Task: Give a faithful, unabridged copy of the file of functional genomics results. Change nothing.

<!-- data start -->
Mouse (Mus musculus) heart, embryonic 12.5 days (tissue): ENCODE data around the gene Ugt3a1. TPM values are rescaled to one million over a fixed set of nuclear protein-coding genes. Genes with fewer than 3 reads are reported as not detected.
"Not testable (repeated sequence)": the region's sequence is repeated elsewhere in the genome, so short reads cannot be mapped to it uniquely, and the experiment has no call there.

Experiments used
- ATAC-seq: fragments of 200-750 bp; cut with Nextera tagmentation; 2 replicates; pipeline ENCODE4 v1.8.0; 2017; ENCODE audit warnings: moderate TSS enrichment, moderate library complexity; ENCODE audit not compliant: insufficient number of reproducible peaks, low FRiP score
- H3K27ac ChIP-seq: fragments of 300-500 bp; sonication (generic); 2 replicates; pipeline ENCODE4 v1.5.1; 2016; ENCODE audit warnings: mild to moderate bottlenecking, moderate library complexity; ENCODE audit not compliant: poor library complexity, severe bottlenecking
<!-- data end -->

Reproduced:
Mouse (Mus musculus) heart, embryonic 12.5 days (tissue): ENCODE data around the gene Ugt3a1. TPM values are rescaled to one million over a fixed set of nuclear protein-coding genes. Genes with fewer than 3 reads are reported as not detected.
"Not testable (repeated sequence)": the region's sequence is repeated elsewhere in the genome, so short reads cannot be mapped to it uniquely, and the experiment has no call there.

Experiments used
- ATAC-seq: fragments of 200-750 bp; cut with Nextera tagmentation; 2 replicates; pipeline ENCODE4 v1.8.0; 2017; ENCODE audit warnings: moderate TSS enrichment, moderate library complexity; ENCODE audit not compliant: insufficient number of reproducible peaks, low FRiP score
- H3K27ac ChIP-seq: fragments of 300-500 bp; sonication (generic); 2 replicates; pipeline ENCODE4 v1.5.1; 2016; ENCODE audit warnings: mild to moderate bottlenecking, moderate library complexity; ENCODE audit not compliant: poor library complexity, severe bottlenecking